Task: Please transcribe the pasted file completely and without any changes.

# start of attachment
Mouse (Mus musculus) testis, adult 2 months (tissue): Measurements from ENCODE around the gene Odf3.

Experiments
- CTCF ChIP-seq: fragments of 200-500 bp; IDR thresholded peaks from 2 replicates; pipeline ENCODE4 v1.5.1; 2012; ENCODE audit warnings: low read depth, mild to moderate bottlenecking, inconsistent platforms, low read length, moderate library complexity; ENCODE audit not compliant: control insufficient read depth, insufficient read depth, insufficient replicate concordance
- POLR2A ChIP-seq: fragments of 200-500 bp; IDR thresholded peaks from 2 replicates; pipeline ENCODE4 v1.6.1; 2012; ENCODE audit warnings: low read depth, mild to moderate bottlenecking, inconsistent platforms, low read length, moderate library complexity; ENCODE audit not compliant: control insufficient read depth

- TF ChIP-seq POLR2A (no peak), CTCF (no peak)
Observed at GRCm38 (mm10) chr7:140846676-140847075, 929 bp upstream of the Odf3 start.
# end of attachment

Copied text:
Mouse (Mus musculus) testis, adult 2 months (tissue): Measurements from ENCODE around the gene Odf3.

Experiments
- CTCF ChIP-seq: fragments of 200-500 bp; IDR thresholded peaks from 2 replicates; pipeline ENCODE4 v1.5.1; 2012; ENCODE audit warnings: low read depth, mild to moderate bottlenecking, inconsistent platforms, low read length, moderate library complexity; ENCODE audit not compliant: control insufficient read depth, insufficient read depth, insufficient replicate concordance
- POLR2A ChIP-seq: fragments of 200-500 bp; IDR thresholded peaks from 2 replicates; pipeline ENCODE4 v1.6.1; 2012; ENCODE audit warnings: low read depth, mild to moderate bottlenecking, inconsistent platforms, low read length, moderate library complexity; ENCODE audit not compliant: control insufficient read depth

- TF ChIP-seq POLR2A (no peak), CTCF (no peak)
Observed at GRCm38 (mm10) chr7:140846676-140847075, 929 bp upstream of the Odf3 start.